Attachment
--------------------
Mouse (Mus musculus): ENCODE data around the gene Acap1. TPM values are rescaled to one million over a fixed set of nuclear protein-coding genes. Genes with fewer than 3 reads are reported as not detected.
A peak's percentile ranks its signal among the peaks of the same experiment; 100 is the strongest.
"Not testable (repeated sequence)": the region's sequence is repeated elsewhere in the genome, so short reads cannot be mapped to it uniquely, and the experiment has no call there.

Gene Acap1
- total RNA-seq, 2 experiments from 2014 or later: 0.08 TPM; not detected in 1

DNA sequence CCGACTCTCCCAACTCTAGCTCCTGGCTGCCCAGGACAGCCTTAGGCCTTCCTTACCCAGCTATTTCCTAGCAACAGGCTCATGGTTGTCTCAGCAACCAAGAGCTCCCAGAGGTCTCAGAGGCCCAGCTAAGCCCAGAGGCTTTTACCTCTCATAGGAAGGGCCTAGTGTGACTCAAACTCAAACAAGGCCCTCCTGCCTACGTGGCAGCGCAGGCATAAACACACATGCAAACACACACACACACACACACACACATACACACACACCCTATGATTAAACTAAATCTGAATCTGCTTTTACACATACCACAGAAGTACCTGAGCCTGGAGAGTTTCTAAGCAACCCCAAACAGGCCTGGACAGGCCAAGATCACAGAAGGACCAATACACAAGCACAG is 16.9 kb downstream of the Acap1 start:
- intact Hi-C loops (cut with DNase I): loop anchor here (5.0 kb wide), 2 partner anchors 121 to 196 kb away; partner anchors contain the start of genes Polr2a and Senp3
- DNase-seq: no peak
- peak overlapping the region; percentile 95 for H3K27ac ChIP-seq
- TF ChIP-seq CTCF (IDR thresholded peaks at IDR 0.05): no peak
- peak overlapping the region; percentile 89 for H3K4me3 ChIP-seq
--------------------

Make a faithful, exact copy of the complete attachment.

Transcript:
Mouse (Mus musculus): ENCODE data around the gene Acap1. TPM values are rescaled to one million over a fixed set of nuclear protein-coding genes. Genes with fewer than 3 reads are reported as not detected.
A peak's percentile ranks its signal among the peaks of the same experiment; 100 is the strongest.
"Not testable (repeated sequence)": the region's sequence is repeated elsewhere in the genome, so short reads cannot be mapped to it uniquely, and the experiment has no call there.

Gene Acap1
- total RNA-seq, 2 experiments from 2014 or later: 0.08 TPM; not detected in 1

DNA sequence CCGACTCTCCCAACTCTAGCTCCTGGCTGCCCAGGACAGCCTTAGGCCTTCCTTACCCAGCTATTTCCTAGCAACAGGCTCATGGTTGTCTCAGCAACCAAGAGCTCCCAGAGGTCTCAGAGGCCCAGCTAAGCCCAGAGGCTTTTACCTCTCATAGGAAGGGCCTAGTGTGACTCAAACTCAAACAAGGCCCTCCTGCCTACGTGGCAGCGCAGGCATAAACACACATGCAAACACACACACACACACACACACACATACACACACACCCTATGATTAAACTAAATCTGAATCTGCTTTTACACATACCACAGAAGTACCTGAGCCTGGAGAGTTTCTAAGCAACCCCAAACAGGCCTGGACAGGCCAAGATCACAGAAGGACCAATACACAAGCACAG is 16.9 kb downstream of the Acap1 start:
- intact Hi-C loops (cut with DNase I): loop anchor here (5.0 kb wide), 2 partner anchors 121 to 196 kb away; partner anchors contain the start of genes Polr2a and Senp3
- DNase-seq: no peak
- peak overlapping the region; percentile 95 for H3K27ac ChIP-seq
- TF ChIP-seq CTCF (IDR thresholded peaks at IDR 0.05): no peak
- peak overlapping the region; percentile 89 for H3K4me3 ChIP-seq